1506. The Impact of Negative Procalcitonin (PCT) Levels on Antimicrobial Usage in Patients with an Admitting Diagnosis of Pneumonia (PNA)
Session: Poster Abstract Session: Antimicrobial Stewardship: Role of Diagnostics
Saturday, October 10, 2015
Room: Poster Hall
Posters
  • IDSA_Poster_PCTv9.png (1.1 MB)
  • Background:  

    The use of a PCT algorithm in patients with community-acquired PNA has been shown to decrease the duration of antimicrobial therapy.  The impact of negative PCT levels on antimicrobial exposure in patients with an admission diagnosis of PNA is unknown.

    Methods:

    A retrospective chart review was conducted. Patients were screened for an admission diagnosis of PNA. The historical cohort (control) consisted of patients without an ICD-9 code for PNA upon discharge. The PCT cohort included patients with a PCT level of < 0.25 obtained within 48 hours of antimicrobial therapy.  Demographic data were collected. The primary outcome was inpatient, outpatient and total antibiotic exposure measured in days of therapy (DOT). Secondary outcomes included length of stay, mortality and 30-day readmissions for PNA.

    Results:

    1033 patients were screened and after exclusion criteria were applied, there were 104 patients in the control group and 99 in the PCT group.  Baseline demographics including Charlson Score, sex, age, and co-morbidities were similar between the 2 groups. A significant reduction in both inpatient and total antibiotic DOTs was seen when comparing the control group with the PCT group, 4.69 ±2.96 days(SD) versus 3.37 ± 2.26  days (P=0.0005) and 8.33 ± 4.53 versus 6.30 ± 4.04 days (p=0.0016), respectively.  There was no difference in outpatient DOTs. (See Figure 1)

    Figure 1.

      

    In a sub-group analysis, 55 patients in the PCT group were found to have a discharge ICD-9 code for PNA and were excluded to make the control and PCT groups more comparable.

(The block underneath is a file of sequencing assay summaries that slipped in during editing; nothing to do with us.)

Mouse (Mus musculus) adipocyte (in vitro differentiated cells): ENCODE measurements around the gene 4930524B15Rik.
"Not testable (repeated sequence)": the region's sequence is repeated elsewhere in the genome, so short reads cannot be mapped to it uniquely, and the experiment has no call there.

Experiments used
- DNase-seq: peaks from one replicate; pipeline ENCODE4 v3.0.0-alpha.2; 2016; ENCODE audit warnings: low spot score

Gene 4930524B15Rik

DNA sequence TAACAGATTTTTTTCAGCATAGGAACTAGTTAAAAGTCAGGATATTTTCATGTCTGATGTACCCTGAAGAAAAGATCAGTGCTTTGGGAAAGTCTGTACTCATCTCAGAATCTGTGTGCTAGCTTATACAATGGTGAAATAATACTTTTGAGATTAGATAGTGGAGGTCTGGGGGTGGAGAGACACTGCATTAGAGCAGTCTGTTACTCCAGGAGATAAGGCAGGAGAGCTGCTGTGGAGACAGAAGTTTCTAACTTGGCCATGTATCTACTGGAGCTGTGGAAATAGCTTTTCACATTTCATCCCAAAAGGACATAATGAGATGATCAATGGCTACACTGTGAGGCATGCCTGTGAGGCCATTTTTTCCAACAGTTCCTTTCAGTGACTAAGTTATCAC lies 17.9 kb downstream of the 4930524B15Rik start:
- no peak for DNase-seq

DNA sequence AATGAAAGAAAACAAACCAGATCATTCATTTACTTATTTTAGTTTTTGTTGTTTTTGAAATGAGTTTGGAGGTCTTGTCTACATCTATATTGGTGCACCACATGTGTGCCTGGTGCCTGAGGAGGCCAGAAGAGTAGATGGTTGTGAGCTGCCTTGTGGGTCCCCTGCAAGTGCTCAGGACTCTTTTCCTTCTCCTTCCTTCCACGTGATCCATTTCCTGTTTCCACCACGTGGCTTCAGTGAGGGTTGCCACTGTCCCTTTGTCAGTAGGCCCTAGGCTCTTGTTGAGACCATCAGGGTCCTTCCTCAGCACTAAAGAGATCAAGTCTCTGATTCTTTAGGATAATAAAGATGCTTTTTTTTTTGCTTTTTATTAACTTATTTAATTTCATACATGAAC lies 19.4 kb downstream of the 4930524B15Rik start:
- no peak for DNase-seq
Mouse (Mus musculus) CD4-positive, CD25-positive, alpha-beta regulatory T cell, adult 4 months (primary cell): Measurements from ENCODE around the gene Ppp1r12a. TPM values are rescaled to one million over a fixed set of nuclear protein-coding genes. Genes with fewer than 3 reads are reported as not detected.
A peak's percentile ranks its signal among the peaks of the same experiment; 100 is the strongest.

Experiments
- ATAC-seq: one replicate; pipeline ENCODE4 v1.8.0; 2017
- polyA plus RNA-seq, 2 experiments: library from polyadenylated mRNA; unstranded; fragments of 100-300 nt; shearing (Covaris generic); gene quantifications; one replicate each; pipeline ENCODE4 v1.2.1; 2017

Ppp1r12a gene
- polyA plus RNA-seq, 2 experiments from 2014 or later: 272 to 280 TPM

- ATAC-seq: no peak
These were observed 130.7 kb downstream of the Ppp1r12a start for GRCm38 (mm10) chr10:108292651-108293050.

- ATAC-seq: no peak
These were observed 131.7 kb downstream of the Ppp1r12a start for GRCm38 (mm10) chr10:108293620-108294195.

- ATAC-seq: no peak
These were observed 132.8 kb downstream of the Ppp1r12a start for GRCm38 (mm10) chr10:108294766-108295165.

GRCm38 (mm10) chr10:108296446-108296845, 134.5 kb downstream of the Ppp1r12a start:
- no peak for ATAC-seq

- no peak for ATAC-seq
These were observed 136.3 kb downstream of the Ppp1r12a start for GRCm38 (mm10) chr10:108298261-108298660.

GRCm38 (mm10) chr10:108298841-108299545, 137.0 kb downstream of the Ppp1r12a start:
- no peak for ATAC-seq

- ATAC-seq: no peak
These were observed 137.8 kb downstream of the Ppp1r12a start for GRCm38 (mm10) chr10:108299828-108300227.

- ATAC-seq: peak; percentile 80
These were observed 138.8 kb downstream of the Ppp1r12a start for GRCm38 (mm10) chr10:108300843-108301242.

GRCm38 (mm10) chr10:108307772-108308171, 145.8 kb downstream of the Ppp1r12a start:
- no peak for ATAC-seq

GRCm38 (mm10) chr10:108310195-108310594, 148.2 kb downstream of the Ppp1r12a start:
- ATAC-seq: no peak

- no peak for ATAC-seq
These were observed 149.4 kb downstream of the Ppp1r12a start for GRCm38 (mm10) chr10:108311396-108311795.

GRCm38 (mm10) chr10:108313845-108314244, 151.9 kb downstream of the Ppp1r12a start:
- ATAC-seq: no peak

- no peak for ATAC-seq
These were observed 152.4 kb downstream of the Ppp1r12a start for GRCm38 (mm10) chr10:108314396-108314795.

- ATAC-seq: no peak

The remaining cohort of 54 PCT patients without a discharge ICD-9 code for PNA showed a significant reduction in DOTs across all strata when compared to the control group. (See Figure 2)

    Figure 2.

       

     

    Reduction of antimicrobial exposure had no significant impact on secondary outcomes of length of stay, ICU stay, hospital mortality, 14-day mortality, 30-day mortality or, 30-day readmission for PNA.

    Conclusion:

    A negative PCT level in patients admitted with suspected PNA and even with a discharge diagnostic ICD-9 code for PNA was associated with decreased antimicrobial exposure.  The impact of a negative PCT level can be used as a metric for antimicrobial stewardship programs and would justify a return on investment.

    Logan Vasina, PharmD, BCPS, Pharmacy, Sharp HealthCare, San Diego, CA, Joy Jiang, PharmD, Sharp HealthCare, San Diego, CA, Christina Vu, BS, Western University of Health Sciences - College of Pharmacy, Pamona, CA, Alexandra Perreiter, PharmD, MAS, BCPS, Pharmacy, Sharp Healthcare, San Diego, CA and Raymond Chinn, MD, FIDSA, FSHEA, Sharp Memorial Hospital, San Diego, CA

    Disclosures:

    L. Vasina, None

    J. Jiang, None

    C. Vu, None

    A. Perreiter, None

    R. Chinn, None

    Findings in the abstracts are embargoed until 12:01 a.m. PDT, Wednesday Oct. 7th with the exception of research findings presented at the IDWeek press conferences.